With no rain in sight for Southern California, drought conditions are escalating to a dire state.
Rain will continue to bypass California through at least Saturday despite some clouds occasionally passing overhead.
The closest the state will be to receiving welcome rainfall will be at midweek when a weak storm system pushes a few showers into the Northwest before dropping into the Great Basin.
Even if this system were to clip northern California, rainfall will be light and do little for drought relief.
On Friday, Jan. 17, 2014, California Gov. Jerry Brown formally announced a drought emergency, saying that the state may be in the midst of perhaps its worst dry spell in a century.
The fire danger grew early last week as Santa Ana winds swept the region.
In the Angeles National Forest near Glendora, InciWeb states that firefighters are gaining ground on the Colby Fire.
Since starting on Thursday, Jan. 16, the blaze has burned more than 1,900 acres. The fire was 61 percent contained as of Saturday night.
On Tuesday, the Soda Fire was discovered in the Sequoia National Forest, 20 miles from Springfield, Calif. The terrain difficulty for containing the fire is considered extreme, while the chance of further fire growth is rated medium.
More than 515 acres have burned so far.
The fire danger is not as extreme across California since the Santa Ana winds have slackened.
However, gusty Santa Ana winds will increase some on Monday night through Tuesday morning and the fire danger will follow suit. Wind speeds at this time will average 20 to 30 mph in the mountains of Southern California with gusts to 40 mph.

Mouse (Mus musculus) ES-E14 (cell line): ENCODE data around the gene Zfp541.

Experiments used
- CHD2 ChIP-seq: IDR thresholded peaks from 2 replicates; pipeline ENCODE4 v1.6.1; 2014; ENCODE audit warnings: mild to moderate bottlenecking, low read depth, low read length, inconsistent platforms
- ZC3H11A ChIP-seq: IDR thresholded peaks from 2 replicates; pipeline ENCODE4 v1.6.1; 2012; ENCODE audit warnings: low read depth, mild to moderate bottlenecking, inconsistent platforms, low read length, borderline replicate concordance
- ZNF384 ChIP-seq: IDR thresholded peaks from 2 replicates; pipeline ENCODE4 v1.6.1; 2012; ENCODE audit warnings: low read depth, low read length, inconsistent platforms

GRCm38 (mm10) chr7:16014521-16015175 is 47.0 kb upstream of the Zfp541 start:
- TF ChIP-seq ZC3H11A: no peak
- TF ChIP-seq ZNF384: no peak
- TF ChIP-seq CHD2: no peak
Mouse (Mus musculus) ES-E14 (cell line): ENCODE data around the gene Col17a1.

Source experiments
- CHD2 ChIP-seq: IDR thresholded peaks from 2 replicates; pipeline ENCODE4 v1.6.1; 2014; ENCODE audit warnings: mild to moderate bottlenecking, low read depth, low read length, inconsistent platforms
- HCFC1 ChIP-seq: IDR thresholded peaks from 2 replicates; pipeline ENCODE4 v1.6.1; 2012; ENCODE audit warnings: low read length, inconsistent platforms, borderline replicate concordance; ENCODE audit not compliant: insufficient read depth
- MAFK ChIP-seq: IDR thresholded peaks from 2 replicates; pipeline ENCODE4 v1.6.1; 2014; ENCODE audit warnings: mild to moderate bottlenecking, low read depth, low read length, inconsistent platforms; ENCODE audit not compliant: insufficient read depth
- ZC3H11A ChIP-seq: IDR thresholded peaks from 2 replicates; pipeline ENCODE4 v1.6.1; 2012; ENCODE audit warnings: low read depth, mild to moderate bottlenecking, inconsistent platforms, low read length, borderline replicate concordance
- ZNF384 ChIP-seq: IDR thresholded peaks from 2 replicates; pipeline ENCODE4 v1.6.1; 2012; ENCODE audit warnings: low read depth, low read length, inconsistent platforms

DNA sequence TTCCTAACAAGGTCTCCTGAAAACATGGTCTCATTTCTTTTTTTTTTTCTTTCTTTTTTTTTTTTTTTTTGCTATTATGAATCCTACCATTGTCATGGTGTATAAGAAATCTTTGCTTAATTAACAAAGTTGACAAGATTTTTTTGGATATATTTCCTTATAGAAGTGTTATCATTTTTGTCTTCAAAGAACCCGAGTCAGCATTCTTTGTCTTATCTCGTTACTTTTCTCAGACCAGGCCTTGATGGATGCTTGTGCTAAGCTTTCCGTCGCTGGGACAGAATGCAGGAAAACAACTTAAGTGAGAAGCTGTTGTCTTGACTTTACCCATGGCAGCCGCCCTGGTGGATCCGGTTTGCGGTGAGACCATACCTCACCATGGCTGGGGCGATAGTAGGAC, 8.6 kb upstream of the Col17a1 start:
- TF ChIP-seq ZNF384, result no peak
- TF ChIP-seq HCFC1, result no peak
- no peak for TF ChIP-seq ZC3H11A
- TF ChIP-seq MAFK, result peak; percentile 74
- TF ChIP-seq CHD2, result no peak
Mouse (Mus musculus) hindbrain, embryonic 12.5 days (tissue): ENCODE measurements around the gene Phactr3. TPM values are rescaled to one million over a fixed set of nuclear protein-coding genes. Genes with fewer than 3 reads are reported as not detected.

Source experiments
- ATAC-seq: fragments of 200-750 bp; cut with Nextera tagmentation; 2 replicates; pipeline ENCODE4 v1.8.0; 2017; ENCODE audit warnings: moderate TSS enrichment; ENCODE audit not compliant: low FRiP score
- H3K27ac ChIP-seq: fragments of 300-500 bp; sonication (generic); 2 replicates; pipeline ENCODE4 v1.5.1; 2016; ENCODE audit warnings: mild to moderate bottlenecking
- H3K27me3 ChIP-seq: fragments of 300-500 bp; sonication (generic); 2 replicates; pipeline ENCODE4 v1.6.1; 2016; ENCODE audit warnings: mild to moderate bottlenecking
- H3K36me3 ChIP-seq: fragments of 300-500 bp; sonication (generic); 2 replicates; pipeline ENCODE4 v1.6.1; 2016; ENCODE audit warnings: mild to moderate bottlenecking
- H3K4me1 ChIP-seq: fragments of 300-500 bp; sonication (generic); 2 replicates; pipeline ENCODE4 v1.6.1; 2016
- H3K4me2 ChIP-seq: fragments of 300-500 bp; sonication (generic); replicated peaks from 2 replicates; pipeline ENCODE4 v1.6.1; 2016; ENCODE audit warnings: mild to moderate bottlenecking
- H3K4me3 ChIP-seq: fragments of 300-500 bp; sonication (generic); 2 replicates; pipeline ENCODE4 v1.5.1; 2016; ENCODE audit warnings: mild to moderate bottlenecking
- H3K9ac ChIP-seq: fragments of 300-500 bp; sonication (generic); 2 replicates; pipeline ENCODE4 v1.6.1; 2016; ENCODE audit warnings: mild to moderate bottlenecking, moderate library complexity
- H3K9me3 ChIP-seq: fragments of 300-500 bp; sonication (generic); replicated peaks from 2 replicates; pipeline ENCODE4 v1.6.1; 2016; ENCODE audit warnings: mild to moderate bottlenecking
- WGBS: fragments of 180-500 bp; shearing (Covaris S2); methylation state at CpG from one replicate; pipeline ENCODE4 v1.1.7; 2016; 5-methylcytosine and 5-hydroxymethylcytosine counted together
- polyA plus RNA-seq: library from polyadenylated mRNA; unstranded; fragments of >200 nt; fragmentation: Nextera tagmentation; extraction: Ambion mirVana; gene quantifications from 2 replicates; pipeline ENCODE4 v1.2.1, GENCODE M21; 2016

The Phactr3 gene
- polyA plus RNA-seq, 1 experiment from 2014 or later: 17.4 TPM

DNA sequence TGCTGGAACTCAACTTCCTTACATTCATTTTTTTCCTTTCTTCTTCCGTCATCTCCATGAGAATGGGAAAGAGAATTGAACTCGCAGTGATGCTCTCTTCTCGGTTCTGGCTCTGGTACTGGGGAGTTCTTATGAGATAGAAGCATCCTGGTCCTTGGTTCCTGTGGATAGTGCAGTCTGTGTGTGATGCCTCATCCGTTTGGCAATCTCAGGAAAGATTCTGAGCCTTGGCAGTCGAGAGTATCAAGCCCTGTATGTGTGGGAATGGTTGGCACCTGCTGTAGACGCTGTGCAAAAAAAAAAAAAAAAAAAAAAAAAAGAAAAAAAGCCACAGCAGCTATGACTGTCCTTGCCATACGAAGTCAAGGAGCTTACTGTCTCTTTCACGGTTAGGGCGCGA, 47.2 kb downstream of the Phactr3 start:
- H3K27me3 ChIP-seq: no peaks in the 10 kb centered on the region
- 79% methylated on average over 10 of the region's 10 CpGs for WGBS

The resulting warmth from the offshore winds will cause temperatures in Downtown Los Angeles to challenge Tuesday's record high of 81 F from last year.
Despite being in the rainy season, the region has been exceedingly dry for a prolonged period of time and conditions are only continuing to worsen.
The year 2013 went down in the record books as the driest calendar year on record for Downtown Los Angeles.
The city has not seen any rain this January, a month when 3.12 inches of rain typically falls.
"Southern California needs rain and it needs rain badly," AccuWeather.com Western Weather Expert Meteorologist Ken Clark said.
Clark anticipates that the situation could have serious economic implications if it continues.
It is not just rain that California needs, but also snow in the Sierra. Runoff from the snow that builds up across the Sierra in the winter, then melts during the spring and summer and helps fill water reservoirs downstream in other parts of California.
According to the California Cooperative Snow Survey, the average water equivalent of snow in the Sierra on Jan. 16 was only 2.2 inches. That is 17 percent of normal for the date.
AccuWeather.com Senior Meteorologist Kristina Pydynowski contributed to the content of this story.